Sila Nanotechnologies and its battery materials manufacturing technology are now worth more than $1 billion.
The company, which announced a $170 million funding led by Daimler and a partnership with the famed German automaker, started building out its first production lines for its battery materials last year. That first line is capable of producing the material to supply the equivalent of 50 megawatts of lithium-ion batteries, according to Sila Nano’s chief executive officer Gene Berdichevsky.
That construction, made on the heels of a $70 million investment round, is now going to be expanded with the new cash from Daimler and 8VC along with previous investors Bessemer Venture Partners, Chengwei Capital, Matrix Partners, Siemens Next47 and Sutter Hill Ventures.
Berdichevsky would not comment on how much production capacity would increase, but did say that the company’s battery materials would find their way into consumer devices before the end of 2020. That means the potential for longer-lasting batteries in smart watches, earbuds and health trackers, initially.
From its headquarters in Alameda, Calif., Sila Nanotechnologies has developed a silicon-based anode to replace graphite in lithium-ion batteries. The company claims that its materials can improve the energy density of batteries by 20 percent.
“If you can increase energy density by 20 percent… you can use 20 percent fewer cells and each pack can cost 20 percent less,” says Berdichevsky. “The subtext of it is that it is the way to drive price of energy storage down. And that’s the way for the electric vehicle market to sand more and more on its own.”
That kind of cost reduction is what brought BMW and Daimler to partner with the company — and what led to the massive funding round and the company’s newfound unicorn status.
“Our valuation is over $1 billion dollars now,” Berdichevsky says.
For Daimler, the materials that Sila Nanotechnologies are developing will give the company’s commitment to electrification a much needed boost.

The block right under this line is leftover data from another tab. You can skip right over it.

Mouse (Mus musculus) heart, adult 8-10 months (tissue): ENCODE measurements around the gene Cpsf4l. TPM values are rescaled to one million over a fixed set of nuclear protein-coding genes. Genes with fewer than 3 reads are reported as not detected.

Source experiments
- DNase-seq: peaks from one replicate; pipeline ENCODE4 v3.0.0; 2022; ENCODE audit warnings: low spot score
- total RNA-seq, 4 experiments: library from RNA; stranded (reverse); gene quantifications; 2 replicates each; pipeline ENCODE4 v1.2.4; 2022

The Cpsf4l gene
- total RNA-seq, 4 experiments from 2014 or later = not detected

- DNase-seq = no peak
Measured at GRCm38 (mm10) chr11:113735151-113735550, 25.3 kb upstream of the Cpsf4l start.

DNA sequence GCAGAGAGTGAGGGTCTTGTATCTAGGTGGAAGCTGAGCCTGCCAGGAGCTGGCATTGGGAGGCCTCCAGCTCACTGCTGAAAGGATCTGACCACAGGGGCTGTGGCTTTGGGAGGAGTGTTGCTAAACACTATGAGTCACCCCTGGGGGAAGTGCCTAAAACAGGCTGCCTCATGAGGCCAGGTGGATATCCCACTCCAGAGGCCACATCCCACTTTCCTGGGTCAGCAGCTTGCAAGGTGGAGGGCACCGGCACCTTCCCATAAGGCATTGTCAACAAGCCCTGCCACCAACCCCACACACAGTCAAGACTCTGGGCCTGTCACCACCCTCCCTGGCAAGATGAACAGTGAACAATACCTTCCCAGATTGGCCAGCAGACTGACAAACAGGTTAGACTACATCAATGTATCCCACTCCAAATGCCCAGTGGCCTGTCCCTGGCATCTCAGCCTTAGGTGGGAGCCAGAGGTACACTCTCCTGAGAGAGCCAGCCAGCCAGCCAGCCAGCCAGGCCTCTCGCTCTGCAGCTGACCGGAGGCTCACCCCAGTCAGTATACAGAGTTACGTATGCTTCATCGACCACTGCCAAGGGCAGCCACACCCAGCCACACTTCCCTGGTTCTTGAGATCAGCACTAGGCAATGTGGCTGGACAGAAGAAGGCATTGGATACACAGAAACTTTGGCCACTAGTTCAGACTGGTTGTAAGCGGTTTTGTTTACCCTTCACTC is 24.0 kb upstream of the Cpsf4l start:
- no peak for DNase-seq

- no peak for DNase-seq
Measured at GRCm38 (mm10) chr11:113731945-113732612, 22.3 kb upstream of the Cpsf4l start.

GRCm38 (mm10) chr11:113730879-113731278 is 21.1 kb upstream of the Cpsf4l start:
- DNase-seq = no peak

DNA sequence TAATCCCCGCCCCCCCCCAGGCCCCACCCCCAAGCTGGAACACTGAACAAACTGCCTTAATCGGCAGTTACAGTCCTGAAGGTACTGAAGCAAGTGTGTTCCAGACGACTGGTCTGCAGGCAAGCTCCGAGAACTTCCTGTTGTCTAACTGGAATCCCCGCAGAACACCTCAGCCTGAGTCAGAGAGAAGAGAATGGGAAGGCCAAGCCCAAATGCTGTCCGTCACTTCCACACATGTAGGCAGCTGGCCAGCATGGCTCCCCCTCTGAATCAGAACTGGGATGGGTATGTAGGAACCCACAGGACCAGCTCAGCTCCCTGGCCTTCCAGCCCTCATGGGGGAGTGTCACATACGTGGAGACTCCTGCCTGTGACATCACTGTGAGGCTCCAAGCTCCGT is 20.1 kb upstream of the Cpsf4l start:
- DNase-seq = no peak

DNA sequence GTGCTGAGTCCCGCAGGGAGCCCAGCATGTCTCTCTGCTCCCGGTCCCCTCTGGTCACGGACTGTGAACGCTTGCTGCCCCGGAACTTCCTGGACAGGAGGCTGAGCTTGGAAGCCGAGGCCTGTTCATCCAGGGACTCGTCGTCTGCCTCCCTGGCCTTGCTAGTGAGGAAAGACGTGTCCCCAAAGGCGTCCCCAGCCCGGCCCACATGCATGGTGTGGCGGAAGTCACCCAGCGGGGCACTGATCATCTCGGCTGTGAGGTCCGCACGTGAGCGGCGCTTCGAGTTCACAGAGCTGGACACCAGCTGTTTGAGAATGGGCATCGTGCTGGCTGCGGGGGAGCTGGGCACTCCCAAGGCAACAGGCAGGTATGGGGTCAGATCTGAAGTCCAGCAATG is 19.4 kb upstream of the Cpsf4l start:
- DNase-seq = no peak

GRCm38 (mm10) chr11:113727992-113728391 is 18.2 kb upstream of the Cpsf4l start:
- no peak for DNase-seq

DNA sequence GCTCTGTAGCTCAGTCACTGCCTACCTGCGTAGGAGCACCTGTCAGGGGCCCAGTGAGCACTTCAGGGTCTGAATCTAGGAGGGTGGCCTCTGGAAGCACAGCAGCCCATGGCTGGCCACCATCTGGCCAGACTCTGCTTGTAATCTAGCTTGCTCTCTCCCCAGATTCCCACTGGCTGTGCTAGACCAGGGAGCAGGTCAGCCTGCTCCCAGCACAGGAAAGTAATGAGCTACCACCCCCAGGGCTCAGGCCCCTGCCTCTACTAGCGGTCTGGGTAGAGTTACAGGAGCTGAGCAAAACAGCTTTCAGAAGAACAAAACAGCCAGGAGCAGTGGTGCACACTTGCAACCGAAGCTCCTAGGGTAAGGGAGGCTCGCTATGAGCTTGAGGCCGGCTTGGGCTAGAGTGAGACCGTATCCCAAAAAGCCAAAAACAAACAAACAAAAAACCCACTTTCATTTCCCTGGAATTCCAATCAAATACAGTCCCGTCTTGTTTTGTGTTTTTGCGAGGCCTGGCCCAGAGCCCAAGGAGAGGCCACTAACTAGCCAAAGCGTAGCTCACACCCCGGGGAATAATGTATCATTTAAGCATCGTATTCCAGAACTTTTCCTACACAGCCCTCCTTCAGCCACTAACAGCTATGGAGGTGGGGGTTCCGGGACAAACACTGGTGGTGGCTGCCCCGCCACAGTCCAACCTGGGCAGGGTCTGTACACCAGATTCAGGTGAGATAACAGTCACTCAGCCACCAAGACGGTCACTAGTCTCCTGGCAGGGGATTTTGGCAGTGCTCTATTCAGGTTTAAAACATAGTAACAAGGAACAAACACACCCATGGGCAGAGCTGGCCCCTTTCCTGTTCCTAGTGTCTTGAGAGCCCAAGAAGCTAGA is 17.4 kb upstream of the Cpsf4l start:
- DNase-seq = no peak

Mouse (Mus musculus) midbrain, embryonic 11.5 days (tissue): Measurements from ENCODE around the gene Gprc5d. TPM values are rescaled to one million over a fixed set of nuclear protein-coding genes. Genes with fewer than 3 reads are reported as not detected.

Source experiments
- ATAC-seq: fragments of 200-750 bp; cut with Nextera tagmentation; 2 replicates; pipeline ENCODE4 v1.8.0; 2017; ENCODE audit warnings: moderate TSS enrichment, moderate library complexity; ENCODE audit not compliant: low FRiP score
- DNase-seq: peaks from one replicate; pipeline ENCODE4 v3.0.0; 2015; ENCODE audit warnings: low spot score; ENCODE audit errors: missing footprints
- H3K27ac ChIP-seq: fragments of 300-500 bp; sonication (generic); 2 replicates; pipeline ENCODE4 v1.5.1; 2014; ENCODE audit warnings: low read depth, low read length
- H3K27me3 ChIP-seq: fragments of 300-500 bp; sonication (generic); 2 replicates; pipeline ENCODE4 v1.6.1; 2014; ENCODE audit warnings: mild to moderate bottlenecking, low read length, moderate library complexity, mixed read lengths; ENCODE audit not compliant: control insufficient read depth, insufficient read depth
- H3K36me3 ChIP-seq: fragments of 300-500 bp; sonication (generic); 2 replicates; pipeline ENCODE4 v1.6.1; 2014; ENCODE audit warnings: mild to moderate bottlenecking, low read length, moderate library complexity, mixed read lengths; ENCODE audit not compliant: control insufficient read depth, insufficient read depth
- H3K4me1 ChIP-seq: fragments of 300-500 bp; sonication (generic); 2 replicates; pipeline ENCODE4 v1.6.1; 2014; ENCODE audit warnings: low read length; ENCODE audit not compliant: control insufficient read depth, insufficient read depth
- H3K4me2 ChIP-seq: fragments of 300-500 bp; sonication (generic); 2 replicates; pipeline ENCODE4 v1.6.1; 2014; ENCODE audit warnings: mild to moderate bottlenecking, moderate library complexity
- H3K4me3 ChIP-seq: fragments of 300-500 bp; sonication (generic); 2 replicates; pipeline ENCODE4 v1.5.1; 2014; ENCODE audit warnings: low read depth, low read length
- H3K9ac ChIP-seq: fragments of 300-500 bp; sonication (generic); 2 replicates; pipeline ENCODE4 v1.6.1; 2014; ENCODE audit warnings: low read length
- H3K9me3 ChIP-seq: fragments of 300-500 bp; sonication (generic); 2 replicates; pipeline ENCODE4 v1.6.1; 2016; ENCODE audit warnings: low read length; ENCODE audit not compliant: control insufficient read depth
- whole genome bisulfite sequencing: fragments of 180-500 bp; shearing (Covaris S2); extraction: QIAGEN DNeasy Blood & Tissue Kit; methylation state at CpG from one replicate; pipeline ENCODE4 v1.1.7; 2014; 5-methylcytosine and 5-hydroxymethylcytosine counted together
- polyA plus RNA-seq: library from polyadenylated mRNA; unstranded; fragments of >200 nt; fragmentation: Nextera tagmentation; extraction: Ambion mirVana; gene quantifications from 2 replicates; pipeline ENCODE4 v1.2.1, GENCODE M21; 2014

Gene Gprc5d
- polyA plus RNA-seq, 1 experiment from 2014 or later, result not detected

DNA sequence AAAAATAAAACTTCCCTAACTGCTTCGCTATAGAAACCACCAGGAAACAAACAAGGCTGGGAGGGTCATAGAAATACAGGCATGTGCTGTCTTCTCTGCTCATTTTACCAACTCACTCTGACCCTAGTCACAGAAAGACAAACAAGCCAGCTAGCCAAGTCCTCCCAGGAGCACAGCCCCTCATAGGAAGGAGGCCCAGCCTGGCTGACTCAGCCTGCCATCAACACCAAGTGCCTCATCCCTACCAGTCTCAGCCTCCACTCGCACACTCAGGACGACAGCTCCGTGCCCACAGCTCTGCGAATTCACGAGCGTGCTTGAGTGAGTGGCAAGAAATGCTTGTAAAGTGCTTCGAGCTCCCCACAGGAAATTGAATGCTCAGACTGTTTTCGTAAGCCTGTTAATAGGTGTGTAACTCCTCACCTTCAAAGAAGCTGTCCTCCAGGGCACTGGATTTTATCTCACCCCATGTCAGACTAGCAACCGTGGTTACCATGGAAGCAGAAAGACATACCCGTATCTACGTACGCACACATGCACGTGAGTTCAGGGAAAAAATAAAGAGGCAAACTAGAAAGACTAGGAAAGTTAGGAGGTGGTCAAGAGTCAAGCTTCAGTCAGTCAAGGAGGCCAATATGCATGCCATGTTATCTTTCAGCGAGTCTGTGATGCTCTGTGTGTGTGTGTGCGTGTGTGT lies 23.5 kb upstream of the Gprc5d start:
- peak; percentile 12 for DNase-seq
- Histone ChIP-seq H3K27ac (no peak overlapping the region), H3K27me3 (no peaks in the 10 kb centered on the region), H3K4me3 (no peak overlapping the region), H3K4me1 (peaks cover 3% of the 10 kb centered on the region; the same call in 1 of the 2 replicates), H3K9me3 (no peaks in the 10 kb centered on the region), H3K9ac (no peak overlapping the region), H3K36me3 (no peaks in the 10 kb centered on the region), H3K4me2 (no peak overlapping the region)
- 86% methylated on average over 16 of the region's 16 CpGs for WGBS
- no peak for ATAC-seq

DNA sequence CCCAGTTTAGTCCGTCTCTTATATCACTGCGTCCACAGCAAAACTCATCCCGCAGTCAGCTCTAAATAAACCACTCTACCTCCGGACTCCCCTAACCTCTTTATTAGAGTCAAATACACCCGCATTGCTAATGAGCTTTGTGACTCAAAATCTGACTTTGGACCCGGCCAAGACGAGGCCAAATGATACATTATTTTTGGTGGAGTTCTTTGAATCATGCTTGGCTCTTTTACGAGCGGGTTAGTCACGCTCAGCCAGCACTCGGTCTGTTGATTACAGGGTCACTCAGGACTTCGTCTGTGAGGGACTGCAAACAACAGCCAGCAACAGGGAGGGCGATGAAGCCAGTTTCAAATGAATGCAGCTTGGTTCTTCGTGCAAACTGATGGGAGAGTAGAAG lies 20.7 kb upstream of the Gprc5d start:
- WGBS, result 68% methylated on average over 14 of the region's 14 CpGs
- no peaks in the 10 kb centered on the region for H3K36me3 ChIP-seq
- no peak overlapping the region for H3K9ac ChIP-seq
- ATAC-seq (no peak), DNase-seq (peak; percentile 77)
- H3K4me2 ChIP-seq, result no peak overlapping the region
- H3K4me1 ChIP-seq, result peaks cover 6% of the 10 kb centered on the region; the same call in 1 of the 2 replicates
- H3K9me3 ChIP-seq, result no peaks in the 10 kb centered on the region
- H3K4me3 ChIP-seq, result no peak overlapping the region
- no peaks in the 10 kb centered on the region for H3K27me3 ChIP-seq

Mercedes-Benz has plans to electrify its entire product suite by 2022, the company has said. That means Daimler has to accelerate its production of electrified alternatives to its fuel-powered fleet — everything from its 48-volt electrical system (the EQ Boost), to its plug-in hybrids (EQ-Power) and the more than 10 fully electric vehicles powered by batteries or fuel cells. The company is projecting that between 15 percent and 25 percent of its total sales will be electric by 2025 — depending on customer preferences, infrastructure development and the regulatory environment in each of the markets in which it sells vehicles, the company said.
In all, Mercedes-Benz cars has committed to investing €10 billion ($11.3 billion) in the production of vehicles and another $1.3 billion into a global battery production network. The global battery production network of Mercedes-Benz Cars will in the future consist of nine factories on three continents.
“We are on our way to a carbon free future mobility. While our all-new EQC model enters the markets this year we are already preparing the way for the next generation of powerful battery electric vehicles,” said Sajjad Khan, executive vice president for Connected, Autonomous, Shared Electric Mobility, Daimler AG in a statement.
Still, consumers shouldn’t expect to see vehicles with Sila Nano’s technology until at least the mid 2020s, as automakers look to prove that the company’s battery technology meets their quality assurance standards. “The qualification time means there’s many years of work to make sure it is reliable for next 10 to 20 years,” says Berdichevsky. “Our partnership is geared towards mid-2020s production targets, but the qualification is something that takes quite a while.”
The company’s latest round brings its total financing to just under $300 million since its launch in 2011. And as a result of the latest funding, former General Electric chief executive Jeff Immelt will take a seat on the company’s board of directors.
“Advancements in lithium-ion batteries have become increasingly limited, and we are fighting for incremental improvements,” said Immelt. “I’ve seen first-hand that this is a huge opportunity that is also incredibly hard to solve. The team at Sila Nano has not only created a breakthrough chemistry, but solved it in a way that is commercially viable at scale.”